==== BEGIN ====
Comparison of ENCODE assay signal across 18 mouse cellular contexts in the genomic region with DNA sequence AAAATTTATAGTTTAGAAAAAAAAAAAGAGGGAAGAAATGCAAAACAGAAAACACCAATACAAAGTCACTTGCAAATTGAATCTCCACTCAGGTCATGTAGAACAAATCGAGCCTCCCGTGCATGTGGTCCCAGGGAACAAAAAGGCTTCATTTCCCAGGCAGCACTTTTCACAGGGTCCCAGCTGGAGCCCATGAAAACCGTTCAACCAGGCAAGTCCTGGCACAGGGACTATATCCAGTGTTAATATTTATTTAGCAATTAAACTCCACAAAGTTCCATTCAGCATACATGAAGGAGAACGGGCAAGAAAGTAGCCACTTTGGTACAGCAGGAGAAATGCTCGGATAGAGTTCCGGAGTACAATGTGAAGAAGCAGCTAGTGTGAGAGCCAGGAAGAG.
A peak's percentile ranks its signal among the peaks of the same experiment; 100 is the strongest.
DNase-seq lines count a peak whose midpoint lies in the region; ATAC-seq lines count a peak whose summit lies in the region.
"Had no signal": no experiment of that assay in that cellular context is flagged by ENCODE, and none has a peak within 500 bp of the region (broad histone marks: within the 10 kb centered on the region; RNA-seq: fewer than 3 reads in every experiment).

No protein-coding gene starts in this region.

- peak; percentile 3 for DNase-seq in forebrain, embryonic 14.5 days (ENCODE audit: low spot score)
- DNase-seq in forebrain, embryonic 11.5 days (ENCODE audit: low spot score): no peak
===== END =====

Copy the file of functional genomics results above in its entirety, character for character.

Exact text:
Comparison of ENCODE assay signal across 18 mouse cellular contexts in the genomic region with DNA sequence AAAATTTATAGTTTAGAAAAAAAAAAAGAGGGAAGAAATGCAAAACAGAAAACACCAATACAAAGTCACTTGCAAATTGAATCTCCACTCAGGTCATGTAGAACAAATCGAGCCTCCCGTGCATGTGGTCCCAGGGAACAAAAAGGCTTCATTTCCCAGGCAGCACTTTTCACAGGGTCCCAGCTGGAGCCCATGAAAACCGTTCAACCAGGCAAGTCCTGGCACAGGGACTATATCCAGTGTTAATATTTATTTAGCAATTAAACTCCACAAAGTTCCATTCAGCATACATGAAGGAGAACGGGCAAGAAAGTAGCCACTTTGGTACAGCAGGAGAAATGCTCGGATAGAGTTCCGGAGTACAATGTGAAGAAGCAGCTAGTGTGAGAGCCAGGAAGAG.
A peak's percentile ranks its signal among the peaks of the same experiment; 100 is the strongest.
DNase-seq lines count a peak whose midpoint lies in the region; ATAC-seq lines count a peak whose summit lies in the region.
"Had no signal": no experiment of that assay in that cellular context is flagged by ENCODE, and none has a peak within 500 bp of the region (broad histone marks: within the 10 kb centered on the region; RNA-seq: fewer than 3 reads in every experiment).

No protein-coding gene starts in this region.

- peak; percentile 3 for DNase-seq in forebrain, embryonic 14.5 days (ENCODE audit: low spot score)
- DNase-seq in forebrain, embryonic 11.5 days (ENCODE audit: low spot score): no peak